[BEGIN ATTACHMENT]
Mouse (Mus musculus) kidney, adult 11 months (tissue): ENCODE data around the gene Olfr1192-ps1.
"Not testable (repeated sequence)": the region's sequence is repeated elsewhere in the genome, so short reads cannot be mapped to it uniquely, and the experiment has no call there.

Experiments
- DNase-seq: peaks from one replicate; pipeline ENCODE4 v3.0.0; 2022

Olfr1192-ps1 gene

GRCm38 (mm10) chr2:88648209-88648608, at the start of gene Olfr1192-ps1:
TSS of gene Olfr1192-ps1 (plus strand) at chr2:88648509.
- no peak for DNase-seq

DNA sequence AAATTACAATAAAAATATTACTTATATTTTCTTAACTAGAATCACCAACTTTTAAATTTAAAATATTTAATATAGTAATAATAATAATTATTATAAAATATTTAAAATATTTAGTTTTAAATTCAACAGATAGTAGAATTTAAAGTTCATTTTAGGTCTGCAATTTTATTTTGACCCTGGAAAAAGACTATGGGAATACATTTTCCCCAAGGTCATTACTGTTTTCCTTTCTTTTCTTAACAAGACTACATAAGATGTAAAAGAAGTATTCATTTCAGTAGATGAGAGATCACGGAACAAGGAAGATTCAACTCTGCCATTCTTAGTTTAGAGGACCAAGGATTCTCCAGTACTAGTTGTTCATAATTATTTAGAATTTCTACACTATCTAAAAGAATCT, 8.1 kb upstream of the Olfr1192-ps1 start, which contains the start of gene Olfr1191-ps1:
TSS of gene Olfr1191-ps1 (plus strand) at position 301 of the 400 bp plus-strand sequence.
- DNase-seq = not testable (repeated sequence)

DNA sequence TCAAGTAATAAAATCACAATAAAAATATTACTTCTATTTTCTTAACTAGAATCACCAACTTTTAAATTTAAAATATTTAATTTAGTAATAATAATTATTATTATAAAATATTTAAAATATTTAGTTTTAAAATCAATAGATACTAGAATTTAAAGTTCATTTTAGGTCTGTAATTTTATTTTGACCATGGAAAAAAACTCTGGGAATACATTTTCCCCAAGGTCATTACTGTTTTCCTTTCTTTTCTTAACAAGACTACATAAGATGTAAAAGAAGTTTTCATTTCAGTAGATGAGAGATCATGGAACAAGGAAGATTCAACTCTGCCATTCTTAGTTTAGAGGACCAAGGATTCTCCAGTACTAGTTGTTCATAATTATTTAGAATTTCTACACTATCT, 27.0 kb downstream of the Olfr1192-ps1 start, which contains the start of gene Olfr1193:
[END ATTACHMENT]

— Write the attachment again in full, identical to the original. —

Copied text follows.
Mouse (Mus musculus) kidney, adult 11 months (tissue): ENCODE data around the gene Olfr1192-ps1.
"Not testable (repeated sequence)": the region's sequence is repeated elsewhere in the genome, so short reads cannot be mapped to it uniquely, and the experiment has no call there.

Experiments
- DNase-seq: peaks from one replicate; pipeline ENCODE4 v3.0.0; 2022

Olfr1192-ps1 gene

GRCm38 (mm10) chr2:88648209-88648608, at the start of gene Olfr1192-ps1:
TSS of gene Olfr1192-ps1 (plus strand) at chr2:88648509.
- no peak for DNase-seq

DNA sequence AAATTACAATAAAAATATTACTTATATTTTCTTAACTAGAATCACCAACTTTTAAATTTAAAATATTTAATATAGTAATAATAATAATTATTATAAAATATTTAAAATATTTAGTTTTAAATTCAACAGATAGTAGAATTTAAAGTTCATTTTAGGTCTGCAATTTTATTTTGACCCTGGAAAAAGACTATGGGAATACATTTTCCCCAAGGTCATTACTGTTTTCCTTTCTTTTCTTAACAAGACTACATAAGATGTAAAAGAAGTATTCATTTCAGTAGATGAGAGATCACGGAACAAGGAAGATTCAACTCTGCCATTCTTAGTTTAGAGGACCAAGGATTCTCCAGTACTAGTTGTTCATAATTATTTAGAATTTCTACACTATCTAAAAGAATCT, 8.1 kb upstream of the Olfr1192-ps1 start, which contains the start of gene Olfr1191-ps1:
TSS of gene Olfr1191-ps1 (plus strand) at position 301 of the 400 bp plus-strand sequence.
- DNase-seq = not testable (repeated sequence)

DNA sequence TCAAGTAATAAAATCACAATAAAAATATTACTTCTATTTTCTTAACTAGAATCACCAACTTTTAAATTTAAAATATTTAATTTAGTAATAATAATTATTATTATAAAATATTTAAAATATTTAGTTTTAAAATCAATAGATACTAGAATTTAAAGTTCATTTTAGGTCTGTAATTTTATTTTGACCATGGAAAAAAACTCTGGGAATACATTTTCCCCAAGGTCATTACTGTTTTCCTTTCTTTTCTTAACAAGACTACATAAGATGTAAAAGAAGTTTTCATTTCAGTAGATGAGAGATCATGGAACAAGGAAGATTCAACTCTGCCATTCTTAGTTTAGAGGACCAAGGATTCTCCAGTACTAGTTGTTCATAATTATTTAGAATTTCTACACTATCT, 27.0 kb downstream of the Olfr1192-ps1 start, which contains the start of gene Olfr1193: